Our Summary and Conclusion
Performance Summary: The GeForce GTX 660 Ti performed well throughout our testing. Despite being overclocked, the performance of the four GeForce GTX 660 Ti cards we tested just missed the mark set by the reference GeForce GTX 670, but in every cases the performance deltas separating the 660 Ti cards from their higher-end counterpart were minimal. In comparison to the original Radeon HD 7950, the GeForce GTX 660 Ti is somewhat faster overall. A couple of tests leaned in AMD’s favor, but more often than not the GeForce GTX 660 Ti pulled ahead. Versus the refreshed Radeon HD 7950 with Boost, which increases the Radeon’s base GPU clock from 800MHz to 850MHz and adds a peak Boost clock up to 925MHz, the competition is a bit more intense. The higher-clocked Radeon HD 7950 competes much better with the GeForce GTX 660 Ti to the point where they’re evenly matched in terms of performance. The edge in power consumption and price, however, goes to NVIDIA.
GeForce GTX 660 Ti cards should be available immediately from system builders and your favorite retailers. Expected pricing for reference cards should be just under the $300 mark. The factory overclocked models we looked at here are all priced somewhat higher, but not by much. EVGA’s and MSI’s offerings come in at $309, with ZOTAC’s and Gigabyte’s cards at $329. Considering the GeForce GTX 660 Ti’s performance in light of the Radeon HD 7950, which is currently selling for around $329 (give or take a few bucks), pricing on these cards is very competitive, as they equal or better the Radeon’s performance at somewhat lower price points. It appears that even with the newer “Boost capable” 7950 cards due to hit store shelves soon, AMD will have to cut prices somewhat to better compete.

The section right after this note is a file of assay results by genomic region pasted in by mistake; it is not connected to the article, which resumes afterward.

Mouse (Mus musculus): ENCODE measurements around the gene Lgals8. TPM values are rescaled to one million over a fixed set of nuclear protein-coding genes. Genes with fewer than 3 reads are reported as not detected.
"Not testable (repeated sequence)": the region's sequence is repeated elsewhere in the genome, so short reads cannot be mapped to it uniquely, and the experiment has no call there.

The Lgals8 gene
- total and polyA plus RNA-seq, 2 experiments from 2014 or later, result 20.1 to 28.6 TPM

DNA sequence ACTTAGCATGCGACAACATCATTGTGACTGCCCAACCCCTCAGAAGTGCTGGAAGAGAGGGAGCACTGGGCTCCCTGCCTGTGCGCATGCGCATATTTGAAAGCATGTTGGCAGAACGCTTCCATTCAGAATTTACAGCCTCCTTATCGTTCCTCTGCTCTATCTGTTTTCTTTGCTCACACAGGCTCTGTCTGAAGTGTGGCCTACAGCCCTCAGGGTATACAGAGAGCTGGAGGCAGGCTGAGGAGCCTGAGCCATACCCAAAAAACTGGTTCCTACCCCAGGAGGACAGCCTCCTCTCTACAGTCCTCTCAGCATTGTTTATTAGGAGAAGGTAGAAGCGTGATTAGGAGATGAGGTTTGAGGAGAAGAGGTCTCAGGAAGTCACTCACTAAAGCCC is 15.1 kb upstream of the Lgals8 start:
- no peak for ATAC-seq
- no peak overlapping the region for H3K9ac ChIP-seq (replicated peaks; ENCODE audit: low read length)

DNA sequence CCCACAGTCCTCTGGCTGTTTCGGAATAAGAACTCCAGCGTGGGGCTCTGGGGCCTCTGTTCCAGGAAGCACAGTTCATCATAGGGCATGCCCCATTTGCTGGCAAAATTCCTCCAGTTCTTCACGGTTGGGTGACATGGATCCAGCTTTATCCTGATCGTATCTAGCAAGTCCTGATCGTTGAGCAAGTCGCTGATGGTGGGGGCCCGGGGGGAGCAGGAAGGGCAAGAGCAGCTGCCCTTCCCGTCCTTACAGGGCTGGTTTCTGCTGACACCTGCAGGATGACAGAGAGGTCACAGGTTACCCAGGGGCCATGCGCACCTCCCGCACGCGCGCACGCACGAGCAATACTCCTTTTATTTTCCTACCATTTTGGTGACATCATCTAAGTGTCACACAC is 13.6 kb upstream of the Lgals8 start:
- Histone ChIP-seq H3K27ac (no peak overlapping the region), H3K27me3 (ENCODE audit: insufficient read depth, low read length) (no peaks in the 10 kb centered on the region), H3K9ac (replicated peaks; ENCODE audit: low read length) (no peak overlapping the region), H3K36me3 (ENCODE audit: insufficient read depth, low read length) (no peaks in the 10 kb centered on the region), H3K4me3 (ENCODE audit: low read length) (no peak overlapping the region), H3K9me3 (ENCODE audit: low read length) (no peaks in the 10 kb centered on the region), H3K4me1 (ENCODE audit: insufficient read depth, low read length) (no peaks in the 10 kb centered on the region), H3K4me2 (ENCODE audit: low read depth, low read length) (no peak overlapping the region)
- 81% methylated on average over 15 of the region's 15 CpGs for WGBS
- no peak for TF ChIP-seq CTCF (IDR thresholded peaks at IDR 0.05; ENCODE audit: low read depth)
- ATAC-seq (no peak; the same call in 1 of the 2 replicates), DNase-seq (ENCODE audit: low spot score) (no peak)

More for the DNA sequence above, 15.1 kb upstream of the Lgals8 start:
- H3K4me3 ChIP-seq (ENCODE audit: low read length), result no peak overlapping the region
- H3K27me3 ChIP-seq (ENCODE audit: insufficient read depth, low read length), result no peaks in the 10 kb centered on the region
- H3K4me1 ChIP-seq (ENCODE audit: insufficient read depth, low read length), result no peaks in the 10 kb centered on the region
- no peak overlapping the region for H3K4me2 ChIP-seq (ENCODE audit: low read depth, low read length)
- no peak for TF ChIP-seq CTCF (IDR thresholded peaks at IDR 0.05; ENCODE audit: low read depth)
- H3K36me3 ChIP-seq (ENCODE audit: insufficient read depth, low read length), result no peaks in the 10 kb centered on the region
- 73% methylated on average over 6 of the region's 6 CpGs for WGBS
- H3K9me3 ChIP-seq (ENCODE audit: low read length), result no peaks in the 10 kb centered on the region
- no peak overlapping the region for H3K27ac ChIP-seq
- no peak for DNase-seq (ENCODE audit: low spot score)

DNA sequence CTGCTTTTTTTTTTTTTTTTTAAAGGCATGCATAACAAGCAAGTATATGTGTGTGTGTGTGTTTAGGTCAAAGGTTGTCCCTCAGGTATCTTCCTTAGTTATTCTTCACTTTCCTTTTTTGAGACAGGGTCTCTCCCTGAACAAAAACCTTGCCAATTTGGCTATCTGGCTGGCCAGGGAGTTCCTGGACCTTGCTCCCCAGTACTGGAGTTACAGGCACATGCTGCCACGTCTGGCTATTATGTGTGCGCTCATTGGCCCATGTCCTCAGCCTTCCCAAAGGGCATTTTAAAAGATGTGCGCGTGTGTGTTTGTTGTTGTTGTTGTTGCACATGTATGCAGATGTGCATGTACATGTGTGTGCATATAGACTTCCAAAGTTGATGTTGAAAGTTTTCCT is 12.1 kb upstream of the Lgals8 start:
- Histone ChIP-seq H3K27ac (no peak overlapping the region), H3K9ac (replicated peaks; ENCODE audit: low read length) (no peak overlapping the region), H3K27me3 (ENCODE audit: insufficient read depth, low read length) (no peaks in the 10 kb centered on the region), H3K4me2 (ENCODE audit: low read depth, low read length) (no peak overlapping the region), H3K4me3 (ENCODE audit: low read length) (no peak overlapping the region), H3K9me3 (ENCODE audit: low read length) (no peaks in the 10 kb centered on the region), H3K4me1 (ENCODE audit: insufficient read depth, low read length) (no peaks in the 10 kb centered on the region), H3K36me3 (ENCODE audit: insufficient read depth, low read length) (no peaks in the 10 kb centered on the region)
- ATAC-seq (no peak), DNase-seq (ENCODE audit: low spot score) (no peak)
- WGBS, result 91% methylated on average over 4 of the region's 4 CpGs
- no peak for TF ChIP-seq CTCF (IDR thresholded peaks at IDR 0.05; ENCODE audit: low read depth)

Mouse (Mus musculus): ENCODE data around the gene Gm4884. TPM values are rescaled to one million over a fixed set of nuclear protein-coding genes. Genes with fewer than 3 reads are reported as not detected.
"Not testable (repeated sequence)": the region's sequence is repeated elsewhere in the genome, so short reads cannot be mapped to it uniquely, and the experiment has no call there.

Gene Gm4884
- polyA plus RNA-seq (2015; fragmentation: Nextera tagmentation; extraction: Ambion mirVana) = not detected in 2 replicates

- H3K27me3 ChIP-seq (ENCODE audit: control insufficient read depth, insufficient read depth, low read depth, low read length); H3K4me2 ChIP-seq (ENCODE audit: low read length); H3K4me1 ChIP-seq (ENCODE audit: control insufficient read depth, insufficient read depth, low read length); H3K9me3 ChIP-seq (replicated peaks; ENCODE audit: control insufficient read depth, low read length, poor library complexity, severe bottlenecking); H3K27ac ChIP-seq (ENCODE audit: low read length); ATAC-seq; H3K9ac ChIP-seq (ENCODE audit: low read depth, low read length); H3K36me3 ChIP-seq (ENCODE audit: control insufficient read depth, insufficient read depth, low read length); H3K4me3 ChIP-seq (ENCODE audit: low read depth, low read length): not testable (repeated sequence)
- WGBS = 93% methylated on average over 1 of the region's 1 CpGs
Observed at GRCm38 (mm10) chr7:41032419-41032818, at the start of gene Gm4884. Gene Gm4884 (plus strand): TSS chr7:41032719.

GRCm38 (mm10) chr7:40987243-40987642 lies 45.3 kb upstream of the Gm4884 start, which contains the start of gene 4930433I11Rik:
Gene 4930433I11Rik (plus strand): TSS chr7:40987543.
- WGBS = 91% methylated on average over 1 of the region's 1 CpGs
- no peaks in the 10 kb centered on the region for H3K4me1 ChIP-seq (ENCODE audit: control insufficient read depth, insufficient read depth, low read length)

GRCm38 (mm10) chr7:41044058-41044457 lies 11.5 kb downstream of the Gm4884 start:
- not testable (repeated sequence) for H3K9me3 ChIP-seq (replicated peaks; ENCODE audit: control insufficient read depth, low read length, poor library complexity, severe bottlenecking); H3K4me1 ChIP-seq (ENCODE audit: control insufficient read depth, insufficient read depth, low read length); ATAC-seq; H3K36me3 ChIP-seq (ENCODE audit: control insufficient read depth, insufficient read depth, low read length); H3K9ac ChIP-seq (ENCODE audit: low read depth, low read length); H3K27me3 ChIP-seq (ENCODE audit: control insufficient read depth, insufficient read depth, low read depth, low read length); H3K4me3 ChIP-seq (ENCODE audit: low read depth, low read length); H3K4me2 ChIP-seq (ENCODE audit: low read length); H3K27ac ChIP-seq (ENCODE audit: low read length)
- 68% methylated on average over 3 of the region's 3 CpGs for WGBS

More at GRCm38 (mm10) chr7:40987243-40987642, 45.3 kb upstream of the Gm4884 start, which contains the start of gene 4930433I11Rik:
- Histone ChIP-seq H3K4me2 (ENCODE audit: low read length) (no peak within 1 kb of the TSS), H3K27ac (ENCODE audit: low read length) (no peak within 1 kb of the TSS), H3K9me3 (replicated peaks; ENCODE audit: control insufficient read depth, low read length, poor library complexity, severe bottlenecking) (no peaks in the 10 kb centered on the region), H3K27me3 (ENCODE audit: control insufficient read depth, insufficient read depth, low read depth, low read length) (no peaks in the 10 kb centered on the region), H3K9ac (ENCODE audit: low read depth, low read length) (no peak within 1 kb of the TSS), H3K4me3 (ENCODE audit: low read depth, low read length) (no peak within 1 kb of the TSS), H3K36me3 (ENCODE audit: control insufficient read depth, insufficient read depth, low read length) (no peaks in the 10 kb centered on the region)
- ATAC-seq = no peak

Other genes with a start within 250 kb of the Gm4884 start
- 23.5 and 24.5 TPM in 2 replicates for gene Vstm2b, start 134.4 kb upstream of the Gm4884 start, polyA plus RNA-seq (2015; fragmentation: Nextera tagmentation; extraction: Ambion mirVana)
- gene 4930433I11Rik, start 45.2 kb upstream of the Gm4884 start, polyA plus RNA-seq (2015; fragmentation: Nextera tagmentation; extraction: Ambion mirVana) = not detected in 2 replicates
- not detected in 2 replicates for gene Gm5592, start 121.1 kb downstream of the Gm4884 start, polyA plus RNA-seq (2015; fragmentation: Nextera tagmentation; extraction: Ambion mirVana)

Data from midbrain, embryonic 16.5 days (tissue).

Of the four GeForce GTX 660 Ti cards we looked at, it’s difficult to point to a clear winner. Each card performed well and remained quiet throughout testing. We really like MSI’s GeForce GTX 660 Ti Power Edition due to its competitive price and excellent cooler and we have to give ZOTAC props for including a game coupon with their card, clocking it the highest, and keeping its form factor as svelte as possible. Gigabyte’s card ran the coolest, however, and EVGA offers the best warranty coverage, so each card stands out in one way or another. Ultimately though, we think anyone looking for a graphics card in the $300 price range would be well served by the GeForce GTX 600 Ti. NVIDIA’s got another winner on their hands and continues to push the price/performance envelope with Kepler.
NVIDIA GeForce GTX 660 Ti